In countries that receive little or no income from resources the relationship between democracy and income is positive and significant. In resource rich countries, the reverse is true: higher incomes bear a negative relationship with democracy (Bates et al.
Economic growth is influenced by several issues. This can be in a positive way, for example with investments by firms which leads to a bigger gross domestic product, or in a negative way, like increasing currency exchange rates which are used when trading with other countries and leads to a lower gross domestic product. Besides these simple examples there are also more difficult factors that can influence growth. One of these difficult factors that can influence economic growth are institutional investors and mutual funds. Economists are not unanimous about the question if the institutional investors affect economic growth in a positive or in a negative way.
Beside the earnings/price ratio, the CAPM had to survive more critique. Banz (1981) and again Basu (1983) discovered that firms with low market capitalization have higher average returns than firms that have large market capitalization. If small firms give a higher return then the CAPM would be suffer another blow. Supporters of the CAPM quickly pointed out that the beta of small firms is usually higher than the beta of large firms. However, this difference in beta is not significant enough to fully explain the different return between small and large caps.
Independent variables Population growth is the rising people in a country. In Malthusian growth model, the increases of population will reduce income per capita. China with 1.4 billion people enjoys the factor endowment namely large labor force but standard of living is low because the increasing of expenditures to improve infrastructure, education, health care and so on. Higher population will result on slower economic growth. So, population growth expected to have negative impact on economic
Inflation causes growth but not vice versa. This article also elaborated on the School of Thoughts, Structuralism View (inflation is a fundamental element of Economic Growth) and Monetarist View (inflation has an ability to determine economic progress). Monetarist View inflation has a positive effect on capital formation and capital information has positive relationship on economic growth. There is a negative relationship between countries like India, Pakistan, Bangladesh, and Sri Lanka. However the negative association between inflation and economic growth has been pointed out in some other countries.
Underdevelopment is a macro-economic term used to describe the underdeveloped countries/economies in the world. Underdevelopment usually suggests unusual potential, i.e, an economy that has not developed as it could, or an economy that has a long way to go in achieving full capacity. An undeveloped country is a country with good prospects for using more capital or more labour, or more available natural resources, or all of these to support its present population to achieve a higher level of living standard. It is important to note that Underdevelopment is a relative concept. It makes sense only by comparison.
It illustrates that whenever the stock market development increases by 1%, ROE will fall by 0.23%. A highly developed non-banking financial sector may apply competitive pressure on the banking sector since it is discussed that there is a positive association between market capitalisation and competition. This coefficient is not significant with a p-value greater than 0.05 and t-ratio higher than 1.96. Financial market does not have so much influence on profitability of banks. 184.108.40.206 Real growth rate For economic growth the coefficient is negative which explain that a fall of 1% in economic growth would result in a reduction of 0.735%.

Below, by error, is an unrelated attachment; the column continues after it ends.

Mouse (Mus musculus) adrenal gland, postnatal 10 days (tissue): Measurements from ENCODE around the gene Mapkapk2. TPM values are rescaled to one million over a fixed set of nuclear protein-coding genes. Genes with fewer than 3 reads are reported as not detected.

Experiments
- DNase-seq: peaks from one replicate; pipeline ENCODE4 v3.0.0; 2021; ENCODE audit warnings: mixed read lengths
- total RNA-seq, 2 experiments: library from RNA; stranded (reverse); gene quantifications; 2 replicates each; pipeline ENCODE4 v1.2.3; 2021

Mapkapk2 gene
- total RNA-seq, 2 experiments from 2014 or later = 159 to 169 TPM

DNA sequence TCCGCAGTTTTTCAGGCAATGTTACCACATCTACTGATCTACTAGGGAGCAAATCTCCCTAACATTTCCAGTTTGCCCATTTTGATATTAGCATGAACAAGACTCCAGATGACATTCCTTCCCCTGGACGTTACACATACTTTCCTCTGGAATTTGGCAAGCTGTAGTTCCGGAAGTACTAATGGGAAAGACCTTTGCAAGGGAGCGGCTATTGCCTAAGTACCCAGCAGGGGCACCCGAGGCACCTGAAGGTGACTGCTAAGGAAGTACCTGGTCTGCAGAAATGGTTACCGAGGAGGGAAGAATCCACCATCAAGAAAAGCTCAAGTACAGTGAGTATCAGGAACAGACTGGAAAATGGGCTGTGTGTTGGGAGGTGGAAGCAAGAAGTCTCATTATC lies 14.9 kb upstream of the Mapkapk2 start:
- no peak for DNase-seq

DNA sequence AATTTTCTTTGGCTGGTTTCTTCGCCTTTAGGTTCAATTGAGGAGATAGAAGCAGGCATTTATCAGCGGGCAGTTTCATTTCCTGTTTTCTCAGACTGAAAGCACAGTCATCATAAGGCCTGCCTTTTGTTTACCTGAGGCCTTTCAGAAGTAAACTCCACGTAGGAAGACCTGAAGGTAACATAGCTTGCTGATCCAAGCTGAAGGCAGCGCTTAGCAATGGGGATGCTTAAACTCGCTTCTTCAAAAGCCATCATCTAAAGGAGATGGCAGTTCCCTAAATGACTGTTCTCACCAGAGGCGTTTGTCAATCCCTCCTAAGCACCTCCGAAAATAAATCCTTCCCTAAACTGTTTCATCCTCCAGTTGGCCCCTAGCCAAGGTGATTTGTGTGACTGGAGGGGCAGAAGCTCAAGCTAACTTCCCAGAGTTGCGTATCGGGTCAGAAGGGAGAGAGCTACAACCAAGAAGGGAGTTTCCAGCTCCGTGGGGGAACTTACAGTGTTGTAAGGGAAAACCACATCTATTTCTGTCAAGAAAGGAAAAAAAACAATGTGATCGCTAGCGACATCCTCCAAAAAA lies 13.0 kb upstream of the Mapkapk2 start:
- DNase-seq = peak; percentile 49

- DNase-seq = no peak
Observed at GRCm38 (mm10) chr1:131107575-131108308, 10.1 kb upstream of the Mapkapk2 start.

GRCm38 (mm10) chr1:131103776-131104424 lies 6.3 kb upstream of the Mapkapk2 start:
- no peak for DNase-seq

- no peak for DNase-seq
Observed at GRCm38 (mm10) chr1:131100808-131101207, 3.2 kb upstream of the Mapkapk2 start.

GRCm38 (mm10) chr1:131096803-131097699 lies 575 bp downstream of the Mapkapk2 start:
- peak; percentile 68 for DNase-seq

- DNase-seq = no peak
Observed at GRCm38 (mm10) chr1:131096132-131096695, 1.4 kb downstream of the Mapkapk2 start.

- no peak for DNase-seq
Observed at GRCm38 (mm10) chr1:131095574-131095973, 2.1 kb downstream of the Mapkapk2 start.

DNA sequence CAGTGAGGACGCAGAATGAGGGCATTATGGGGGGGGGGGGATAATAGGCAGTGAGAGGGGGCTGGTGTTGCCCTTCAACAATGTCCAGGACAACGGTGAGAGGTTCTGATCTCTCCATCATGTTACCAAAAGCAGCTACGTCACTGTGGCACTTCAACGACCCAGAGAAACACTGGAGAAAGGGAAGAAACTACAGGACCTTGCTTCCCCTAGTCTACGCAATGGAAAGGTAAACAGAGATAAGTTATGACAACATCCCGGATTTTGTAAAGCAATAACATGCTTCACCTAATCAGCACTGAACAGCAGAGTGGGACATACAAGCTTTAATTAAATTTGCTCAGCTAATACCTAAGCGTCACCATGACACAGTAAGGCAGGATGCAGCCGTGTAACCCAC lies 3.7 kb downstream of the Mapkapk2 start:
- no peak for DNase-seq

Foreign Aid and Economic Growth The economic objectives of foreign aid are to induce high growth rates in Less Developing Countries which in turn will generate additional domestic savings and investment. However, there is much dispute as to whether development assistance to poor countries has been successful in achieving these objectives. There have been numerous attempts to investigate the effects of foreign capital in terms of direct foreign investment, and foreign aid and other foreign inflows on developing countries, their results have been conflicting. Aid antagonists like Bauer claim there is a negative causal relationship between aid and growth in less developing countries. This is because aid retards growth by substituting
On the macro front, Hanson (2001) finds no evidence in support of positive spillovers of FDI in the host country. Using micro firm-level data, Gorg and Greenwood (2002) argue that the effects of FDI are predominantly negative. But not all literature criticizes the impact of FDI on economies. Xu (2000); and Borensztein, De Gregorio, and Lee (1998) show that FDI does result in higher economic growth in the host country albeit with a few preconditions. They contend that in order for a host to take advantage of the positive externalities, thereby translating into higher growth, it must possess a minimum stock of human capital.
Though there are long routed conflicting of thoughts on the issue, there isn’t empirical evidence which is conclusive for either of the thoughts. Government expenditure is one of the important determinants of economic growth. However, the growth of an economy depends on the size and capacity of capacity, and how effectively the capital expenditure was utilized in the development process (Sharma 2012). There have been a number of studies that attempt to measure the impact of components of government expenditure on economic growth. These studies have continued to generate a series of debate among scholars.